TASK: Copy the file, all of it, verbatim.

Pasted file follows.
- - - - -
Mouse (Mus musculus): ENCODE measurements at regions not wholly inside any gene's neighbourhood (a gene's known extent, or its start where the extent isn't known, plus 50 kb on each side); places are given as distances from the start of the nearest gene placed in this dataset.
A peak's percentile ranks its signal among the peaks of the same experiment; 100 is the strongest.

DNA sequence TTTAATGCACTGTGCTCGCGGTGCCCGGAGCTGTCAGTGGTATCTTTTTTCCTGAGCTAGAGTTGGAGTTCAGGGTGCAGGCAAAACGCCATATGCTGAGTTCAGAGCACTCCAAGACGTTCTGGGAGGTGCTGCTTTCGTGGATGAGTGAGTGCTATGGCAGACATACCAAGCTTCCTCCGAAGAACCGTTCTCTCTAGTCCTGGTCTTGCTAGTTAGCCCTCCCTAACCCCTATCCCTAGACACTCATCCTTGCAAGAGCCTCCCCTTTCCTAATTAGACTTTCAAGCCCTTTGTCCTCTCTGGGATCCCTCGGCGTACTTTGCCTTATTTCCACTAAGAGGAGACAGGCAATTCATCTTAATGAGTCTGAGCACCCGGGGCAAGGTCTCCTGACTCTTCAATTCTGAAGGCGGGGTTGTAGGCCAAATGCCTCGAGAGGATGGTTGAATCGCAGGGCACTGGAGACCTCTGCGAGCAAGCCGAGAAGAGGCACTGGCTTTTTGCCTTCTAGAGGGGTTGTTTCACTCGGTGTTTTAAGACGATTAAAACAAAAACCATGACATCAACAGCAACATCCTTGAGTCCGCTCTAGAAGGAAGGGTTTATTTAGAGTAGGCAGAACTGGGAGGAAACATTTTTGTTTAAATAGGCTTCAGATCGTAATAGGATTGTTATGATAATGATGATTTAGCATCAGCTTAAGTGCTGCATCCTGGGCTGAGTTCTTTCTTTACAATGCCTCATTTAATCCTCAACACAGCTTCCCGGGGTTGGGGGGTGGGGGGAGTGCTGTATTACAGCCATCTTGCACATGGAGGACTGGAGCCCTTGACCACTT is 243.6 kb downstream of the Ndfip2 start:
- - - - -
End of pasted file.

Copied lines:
Mouse (Mus musculus): ENCODE measurements at regions not wholly inside any gene's neighbourhood (a gene's known extent, or its start where the extent isn't known, plus 50 kb on each side); places are given as distances from the start of the nearest gene placed in this dataset.
A peak's percentile ranks its signal among the peaks of the same experiment; 100 is the strongest.

DNA sequence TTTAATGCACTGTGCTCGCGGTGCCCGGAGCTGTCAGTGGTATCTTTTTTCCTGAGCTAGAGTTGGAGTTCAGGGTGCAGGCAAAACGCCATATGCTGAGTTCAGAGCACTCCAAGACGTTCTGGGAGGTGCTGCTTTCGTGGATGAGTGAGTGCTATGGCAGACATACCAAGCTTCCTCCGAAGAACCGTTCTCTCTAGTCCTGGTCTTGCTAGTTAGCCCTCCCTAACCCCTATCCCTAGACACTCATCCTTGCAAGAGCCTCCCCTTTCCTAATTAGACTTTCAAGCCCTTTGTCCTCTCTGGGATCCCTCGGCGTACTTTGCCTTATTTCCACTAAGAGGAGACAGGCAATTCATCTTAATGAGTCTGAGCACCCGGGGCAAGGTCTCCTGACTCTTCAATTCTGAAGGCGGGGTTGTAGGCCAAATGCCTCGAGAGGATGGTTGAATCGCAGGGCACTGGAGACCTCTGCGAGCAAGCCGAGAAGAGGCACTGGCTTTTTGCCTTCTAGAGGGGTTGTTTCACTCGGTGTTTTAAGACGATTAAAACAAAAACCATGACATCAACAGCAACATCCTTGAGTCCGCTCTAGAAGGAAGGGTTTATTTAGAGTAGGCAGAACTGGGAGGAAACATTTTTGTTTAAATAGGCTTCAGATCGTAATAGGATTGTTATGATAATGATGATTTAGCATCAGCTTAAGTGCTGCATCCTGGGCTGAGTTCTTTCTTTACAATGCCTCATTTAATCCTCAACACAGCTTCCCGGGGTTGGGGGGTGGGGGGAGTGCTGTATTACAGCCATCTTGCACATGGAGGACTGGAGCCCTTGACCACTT is 243.6 kb downstream of the Ndfip2 start: